Christina Eckes is professor of European law at the University of Amsterdam and director of the Amsterdam Centre for European Law and Governance (ACELG). She is also a member of the Governing Board of Amsterdam Centre of European Studies (ACES) and one of the leaders of the theme 'Europe in the World'.
Her current research interests are the separation of powers in 21st century Europe and strategic climate litigation in Europe. Her most recent publications examine the legal and factual exceptionalism of climate litigation, climate constitutionalisation, and the normative relevance of climate science in litigation.
She has published widely on the internal constitutional consequences of the European Union's external actions, a comprehensive account of which was published as a monograph entitled EU Powers under External Pressure - How the EU's External Actions Alter its Internal Structures (Oxford University Press, 2019). Previously, her research focussed more specifically on EU restrictive measures (EU sanctions) and the constitutional considerations surrounding these measures, including a monograph entitled EU Counter-Terrorist Policies and Fundamental Rights - The Case of Individual Sanctions (Oxford University Press, 2009) which is the leading text on this topic.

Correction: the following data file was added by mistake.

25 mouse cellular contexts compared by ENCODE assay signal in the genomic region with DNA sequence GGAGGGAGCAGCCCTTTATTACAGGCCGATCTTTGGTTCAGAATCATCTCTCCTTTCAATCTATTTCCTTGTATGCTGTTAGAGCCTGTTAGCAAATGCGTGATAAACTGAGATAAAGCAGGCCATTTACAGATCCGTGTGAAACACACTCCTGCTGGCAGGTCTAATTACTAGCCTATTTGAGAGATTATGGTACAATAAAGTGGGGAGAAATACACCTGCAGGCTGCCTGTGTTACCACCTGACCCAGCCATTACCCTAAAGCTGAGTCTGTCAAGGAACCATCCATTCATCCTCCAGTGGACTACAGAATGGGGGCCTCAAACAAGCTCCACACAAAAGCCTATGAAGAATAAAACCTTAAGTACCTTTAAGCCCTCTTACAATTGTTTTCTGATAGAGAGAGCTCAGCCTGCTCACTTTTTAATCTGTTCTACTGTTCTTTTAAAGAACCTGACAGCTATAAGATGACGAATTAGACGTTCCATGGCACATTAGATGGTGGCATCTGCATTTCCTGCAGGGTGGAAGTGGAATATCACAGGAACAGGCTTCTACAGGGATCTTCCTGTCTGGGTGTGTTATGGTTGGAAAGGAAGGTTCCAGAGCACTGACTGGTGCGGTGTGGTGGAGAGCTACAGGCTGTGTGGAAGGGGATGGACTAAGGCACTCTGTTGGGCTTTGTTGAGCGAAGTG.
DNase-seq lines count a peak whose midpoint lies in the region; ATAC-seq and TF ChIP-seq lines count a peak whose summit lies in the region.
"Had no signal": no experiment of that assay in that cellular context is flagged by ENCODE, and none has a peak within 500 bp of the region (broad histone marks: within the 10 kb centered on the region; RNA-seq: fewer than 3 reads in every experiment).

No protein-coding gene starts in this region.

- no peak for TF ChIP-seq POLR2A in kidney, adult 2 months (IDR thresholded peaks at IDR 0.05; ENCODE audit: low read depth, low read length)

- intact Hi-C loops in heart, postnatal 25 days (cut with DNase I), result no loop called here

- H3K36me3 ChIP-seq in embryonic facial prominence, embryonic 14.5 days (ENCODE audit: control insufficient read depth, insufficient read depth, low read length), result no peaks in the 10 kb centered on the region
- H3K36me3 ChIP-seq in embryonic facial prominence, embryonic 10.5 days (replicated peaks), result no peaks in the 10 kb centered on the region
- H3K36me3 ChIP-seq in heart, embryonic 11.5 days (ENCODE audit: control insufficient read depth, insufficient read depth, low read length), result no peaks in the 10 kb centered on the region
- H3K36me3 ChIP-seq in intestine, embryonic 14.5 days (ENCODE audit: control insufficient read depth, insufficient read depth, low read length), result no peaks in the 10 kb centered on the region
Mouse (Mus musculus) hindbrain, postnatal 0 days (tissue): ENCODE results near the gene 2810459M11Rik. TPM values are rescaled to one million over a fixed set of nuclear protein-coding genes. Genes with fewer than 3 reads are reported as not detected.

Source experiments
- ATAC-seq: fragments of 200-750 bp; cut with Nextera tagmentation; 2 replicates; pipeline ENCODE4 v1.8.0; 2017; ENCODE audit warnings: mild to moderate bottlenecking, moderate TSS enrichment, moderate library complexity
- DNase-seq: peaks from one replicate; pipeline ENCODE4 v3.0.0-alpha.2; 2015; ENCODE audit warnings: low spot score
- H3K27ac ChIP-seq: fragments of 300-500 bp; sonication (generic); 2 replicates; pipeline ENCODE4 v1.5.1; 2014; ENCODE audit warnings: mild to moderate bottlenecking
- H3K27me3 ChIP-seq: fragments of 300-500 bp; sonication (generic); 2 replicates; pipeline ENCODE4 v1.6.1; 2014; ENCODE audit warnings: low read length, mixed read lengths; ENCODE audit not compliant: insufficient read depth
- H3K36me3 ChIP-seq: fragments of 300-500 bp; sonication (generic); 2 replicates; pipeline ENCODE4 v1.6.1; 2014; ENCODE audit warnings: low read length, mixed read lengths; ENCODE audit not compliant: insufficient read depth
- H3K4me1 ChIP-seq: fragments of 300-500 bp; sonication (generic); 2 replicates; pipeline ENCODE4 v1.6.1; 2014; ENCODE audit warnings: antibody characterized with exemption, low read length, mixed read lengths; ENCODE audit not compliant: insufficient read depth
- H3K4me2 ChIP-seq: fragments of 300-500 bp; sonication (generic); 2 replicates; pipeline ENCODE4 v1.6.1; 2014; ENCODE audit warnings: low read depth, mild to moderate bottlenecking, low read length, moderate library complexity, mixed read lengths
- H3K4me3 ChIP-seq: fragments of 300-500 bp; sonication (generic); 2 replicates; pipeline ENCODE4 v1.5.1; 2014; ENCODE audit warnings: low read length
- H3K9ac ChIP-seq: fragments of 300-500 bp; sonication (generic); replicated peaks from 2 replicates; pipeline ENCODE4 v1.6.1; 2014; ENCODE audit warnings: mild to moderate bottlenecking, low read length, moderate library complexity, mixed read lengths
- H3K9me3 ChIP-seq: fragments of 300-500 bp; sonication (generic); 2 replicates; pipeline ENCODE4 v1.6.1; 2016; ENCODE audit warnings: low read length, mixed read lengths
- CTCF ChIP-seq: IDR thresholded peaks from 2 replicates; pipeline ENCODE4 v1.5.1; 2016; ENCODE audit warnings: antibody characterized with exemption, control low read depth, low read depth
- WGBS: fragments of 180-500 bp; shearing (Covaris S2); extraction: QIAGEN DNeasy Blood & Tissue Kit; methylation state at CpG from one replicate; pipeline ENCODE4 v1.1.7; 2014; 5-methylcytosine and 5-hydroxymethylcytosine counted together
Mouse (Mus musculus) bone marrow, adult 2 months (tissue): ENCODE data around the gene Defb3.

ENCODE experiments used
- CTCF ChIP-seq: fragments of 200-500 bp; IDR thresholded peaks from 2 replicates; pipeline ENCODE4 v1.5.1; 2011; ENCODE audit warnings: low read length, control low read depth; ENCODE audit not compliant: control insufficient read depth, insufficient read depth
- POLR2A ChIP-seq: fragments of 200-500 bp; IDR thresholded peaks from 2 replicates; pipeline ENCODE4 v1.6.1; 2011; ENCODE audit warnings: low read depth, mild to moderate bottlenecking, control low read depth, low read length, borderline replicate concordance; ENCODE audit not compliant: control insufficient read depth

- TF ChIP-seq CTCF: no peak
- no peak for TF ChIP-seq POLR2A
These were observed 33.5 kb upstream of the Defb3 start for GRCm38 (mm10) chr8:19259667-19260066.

Since 2022, Christina Eckes participates in two Horizon Europe projects (Red Spinel and Gem Diamond, led by Université Libre de Bruxelles). Her contributions to both focuses amongst other things on the role of climate governance in the growing dissensus on liberal democracy.
In 2020, she was awarded a NORFACE grant for the project Separation of powers for 21st century Europe (SepaRope). The project runs from September 2020 to August 2023 and investigates in combined horizontal and vertical studies how recent economic and political developments affect the EU’s institutional framework and the anchoring of EU decision-making in national legitimacy. It combines conceptual constitutional analysis with empirical research in three fields (Economic and Monetary Union, migration, trade), in which EU decision-making is controversial, rights-sensitive and illustrative of recent power shifts.
In 2011, she was awarded a personal research grant by the Dutch Scientific Organization (NWO) for her research project entitled: Outside-In: Tracing the Imprint of the European Union's External Actions on Its Constitutional Landscape. She spent the academic year 2012/2013 as Emile Noël Fellow-in-residence at New York University and March to June 2014 as a visiting researcher at the Hertie School of Governance in Berlin.
Christina Eckes joined the University of Amsterdam in September 2008. Previously, she completed her PhD research at the Centre of European Law at King's College London, which was fully funded by a university scholarship and worked as lecturer in EU law at the University of Surrey, UK (2007-2008). She also holds an LL.M (2003) from the College of Europe in Bruges, Belgium, and passed First State Examination in Germany (2002).